How To Avoid Becoming Stale
When I very first started learning this stuff there was a photographer in my area whose work I was just shy of being fully obsessed with. I wanted to create images just like his and I studied his images extensively. Over time, as I learned more techniques and my work improved, I understood what he was doing and I could create similar work. Kind of like learning how the magic trick is done, a bit of the awe I originally felt had gone away. I continued to follow his work for several years and at some point it occurred to me that he’d been putting out pretty much the same stuff for a very very long time. It was still fine work, but it looked the same as it did a decade earlier. It wasn’t inspiring anymore, in fact it was boring to me. Like he had fallen into a rut and was just sailing along, getting the job done. I wondered when he last felt inspired or tried something new, and hoped that I never found myself in the same situation.
It wasn’t until a few years later that I began to understand how that could happen. It became very clear when I started looking back at some of my earlier work and noticed that it had so much more energy to it than what I was currently doing. I could feel it. I had “settled into a groove”. I had my bag of tricks to pull from and was no longer stretching out and trying new things. That was a big eye-opener for me.
So the big question is – how do we avoid falling into the same groove? I have some suggestions. And this is by no means an exhaustive list.
If you’re new to photography this will help you install some positive habits. If you’re a veteran, this is a great challenge to your ego…
- Seek out challenges. One of my favorite things is to ask the model to bring something ridiculous to the shoot, and use that as a starting point to spark creativity. Here’s a great example of that working out wonderfully, when Sarah brought her rollerblades.
- Look back through your older work and give an honest comparison to your current work. If you’ve made improvements, you’re doing something right. Do some self reflection and find out what it is so you can do more of it intentionally. If you find that your work hasn’t improved much, or you’ve actually regressed, then it’s time to get back to the basics. If you’re anything like me, it may be pride that’s getting in your way. The fundamentals aren’t just for beginners. They should be revisited often. Every time you do, you learn something new, something deeper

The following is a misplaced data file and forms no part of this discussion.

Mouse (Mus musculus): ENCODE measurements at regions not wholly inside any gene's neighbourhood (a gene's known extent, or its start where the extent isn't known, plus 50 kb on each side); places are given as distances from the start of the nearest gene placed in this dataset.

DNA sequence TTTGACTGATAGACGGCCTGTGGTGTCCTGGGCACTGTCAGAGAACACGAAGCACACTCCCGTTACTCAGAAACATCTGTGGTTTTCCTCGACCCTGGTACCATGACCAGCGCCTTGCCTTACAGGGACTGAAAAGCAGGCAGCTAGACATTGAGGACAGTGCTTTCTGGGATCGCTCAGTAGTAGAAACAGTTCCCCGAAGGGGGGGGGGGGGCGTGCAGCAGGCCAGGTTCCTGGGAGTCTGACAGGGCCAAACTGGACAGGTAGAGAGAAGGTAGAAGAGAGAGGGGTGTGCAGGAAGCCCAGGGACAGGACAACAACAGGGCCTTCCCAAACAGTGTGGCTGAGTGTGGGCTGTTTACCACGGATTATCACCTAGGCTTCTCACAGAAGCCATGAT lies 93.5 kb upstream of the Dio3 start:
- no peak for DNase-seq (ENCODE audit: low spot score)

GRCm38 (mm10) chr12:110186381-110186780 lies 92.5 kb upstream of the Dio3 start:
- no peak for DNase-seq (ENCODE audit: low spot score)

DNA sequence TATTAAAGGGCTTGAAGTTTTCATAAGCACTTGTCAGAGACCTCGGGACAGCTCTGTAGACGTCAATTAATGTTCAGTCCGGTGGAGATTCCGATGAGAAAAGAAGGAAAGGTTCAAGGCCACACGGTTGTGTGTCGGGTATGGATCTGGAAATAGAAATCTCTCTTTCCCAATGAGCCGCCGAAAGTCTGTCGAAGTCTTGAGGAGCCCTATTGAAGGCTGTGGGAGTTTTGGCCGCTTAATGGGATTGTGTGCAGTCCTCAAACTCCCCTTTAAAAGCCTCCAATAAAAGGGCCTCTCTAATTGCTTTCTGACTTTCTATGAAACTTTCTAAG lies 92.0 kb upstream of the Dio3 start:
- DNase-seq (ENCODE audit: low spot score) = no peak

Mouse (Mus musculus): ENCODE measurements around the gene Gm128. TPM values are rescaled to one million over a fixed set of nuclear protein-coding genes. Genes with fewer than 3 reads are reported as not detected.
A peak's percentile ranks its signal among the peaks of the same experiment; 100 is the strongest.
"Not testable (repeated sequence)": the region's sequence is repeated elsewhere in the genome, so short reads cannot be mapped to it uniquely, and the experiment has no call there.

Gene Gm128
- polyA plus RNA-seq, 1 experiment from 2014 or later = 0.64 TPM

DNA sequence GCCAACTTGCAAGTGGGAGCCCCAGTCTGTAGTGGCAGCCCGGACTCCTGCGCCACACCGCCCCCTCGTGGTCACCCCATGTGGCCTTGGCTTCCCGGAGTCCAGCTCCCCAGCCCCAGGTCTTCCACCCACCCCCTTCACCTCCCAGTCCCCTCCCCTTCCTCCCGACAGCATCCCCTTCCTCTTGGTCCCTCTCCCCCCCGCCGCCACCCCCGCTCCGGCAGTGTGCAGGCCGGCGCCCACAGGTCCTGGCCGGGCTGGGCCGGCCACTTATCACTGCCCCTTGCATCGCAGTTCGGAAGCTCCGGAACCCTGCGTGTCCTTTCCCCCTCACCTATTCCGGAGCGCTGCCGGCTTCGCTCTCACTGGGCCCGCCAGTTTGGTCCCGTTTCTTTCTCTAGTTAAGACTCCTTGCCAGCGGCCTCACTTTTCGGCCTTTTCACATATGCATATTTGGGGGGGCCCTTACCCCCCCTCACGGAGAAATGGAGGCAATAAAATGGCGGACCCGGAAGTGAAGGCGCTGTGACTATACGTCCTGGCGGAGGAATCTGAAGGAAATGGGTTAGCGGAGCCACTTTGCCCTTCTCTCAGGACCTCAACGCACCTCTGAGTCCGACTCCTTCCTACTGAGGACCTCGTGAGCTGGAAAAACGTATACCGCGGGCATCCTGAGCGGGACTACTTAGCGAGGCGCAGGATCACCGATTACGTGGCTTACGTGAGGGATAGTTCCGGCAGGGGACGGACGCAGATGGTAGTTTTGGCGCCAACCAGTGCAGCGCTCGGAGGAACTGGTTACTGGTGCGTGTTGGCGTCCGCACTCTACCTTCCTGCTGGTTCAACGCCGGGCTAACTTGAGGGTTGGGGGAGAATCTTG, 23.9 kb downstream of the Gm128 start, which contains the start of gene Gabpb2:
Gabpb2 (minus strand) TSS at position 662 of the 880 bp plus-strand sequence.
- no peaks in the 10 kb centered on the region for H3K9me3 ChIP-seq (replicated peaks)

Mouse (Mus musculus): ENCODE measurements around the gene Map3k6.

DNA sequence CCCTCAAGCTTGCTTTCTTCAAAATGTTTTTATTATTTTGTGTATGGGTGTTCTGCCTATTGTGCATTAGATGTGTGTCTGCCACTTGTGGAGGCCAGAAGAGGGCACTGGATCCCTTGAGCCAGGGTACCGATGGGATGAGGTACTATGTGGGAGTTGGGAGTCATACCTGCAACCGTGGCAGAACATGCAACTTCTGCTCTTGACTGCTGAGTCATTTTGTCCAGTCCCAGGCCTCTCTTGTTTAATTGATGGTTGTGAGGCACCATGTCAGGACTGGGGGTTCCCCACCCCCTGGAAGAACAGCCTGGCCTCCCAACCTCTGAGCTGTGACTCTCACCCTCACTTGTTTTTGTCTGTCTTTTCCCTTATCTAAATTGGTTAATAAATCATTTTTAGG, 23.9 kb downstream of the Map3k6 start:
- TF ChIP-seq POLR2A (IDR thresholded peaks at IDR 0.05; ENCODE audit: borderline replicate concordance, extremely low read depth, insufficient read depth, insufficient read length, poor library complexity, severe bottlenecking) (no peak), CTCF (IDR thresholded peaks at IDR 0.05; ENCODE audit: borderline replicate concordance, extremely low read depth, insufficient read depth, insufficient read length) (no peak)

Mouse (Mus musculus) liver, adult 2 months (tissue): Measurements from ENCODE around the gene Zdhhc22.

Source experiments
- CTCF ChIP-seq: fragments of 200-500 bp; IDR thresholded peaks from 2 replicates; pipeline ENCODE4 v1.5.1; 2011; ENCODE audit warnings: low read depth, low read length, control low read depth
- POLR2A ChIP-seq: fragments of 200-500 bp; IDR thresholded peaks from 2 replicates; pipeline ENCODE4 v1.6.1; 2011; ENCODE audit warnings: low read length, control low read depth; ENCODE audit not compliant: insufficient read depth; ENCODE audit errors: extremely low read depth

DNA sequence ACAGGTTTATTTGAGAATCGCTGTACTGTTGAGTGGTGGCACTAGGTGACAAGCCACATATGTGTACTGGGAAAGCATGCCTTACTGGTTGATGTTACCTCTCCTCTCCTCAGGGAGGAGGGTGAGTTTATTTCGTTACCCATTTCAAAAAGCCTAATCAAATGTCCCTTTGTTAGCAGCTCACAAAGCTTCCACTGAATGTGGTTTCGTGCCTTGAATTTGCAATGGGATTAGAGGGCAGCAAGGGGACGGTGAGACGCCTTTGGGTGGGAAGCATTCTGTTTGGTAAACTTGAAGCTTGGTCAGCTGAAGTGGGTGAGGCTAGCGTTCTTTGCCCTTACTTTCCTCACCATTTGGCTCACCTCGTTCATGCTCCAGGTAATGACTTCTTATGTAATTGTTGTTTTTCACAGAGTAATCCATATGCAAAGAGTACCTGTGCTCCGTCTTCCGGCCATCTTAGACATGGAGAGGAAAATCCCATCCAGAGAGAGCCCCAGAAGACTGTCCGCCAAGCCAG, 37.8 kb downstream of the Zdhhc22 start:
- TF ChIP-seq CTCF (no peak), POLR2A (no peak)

- Make a habit of writing notes to yourself. I have a note pad app on my phone and whenever some spark of inspiration hits me I try to write it down as best I can. So I have tons of pages of notes like “brown bag, purple light. Put the screen over to emulate shadows from grid, with the red wall only”, and I have to try to figure out later what the fuck I was talking about. But it usually leads to something creative, and that’s what it’s all about. Gotta try some crazy things out sometimes just to see if it works.
- Let frustration be your guide. If you never feel frustration during a shoot it means you aren’t trying anything new. You need new problems and new challenges to work through. Get out of your comfort zone and do something you’ve perhaps been avoiding.
- Teach someone what you know. Without fail, every time I’ve given a lesson I end up learning something myself. The act of explaining your thought process out loud to someone else has an illuminating result. And their questions often open your mind to things you may not have considered before.
- Take some time off from touching a camera. Even if this is how you earn a living, find a way to put some solid blocks of down time in your schedule to give your brain a chance to reset and come back with some fresh eyes. I found that when I crammed my schedule full of shoots it didn’t take long for me to get burned out and start seeing it as a chore. I don’t like feeling like that when I shoot, and it definitely has a negative impact on the work I produce.
Well I hope this has given you some food for thought. Your assignment this week is to choose one or more of these suggestions and jump in with both feet. Take some chances. Set a specific goal for yourself and move in that direction without hesitation.
As usual, the comments section is open for members. I’d love to hear your experiences.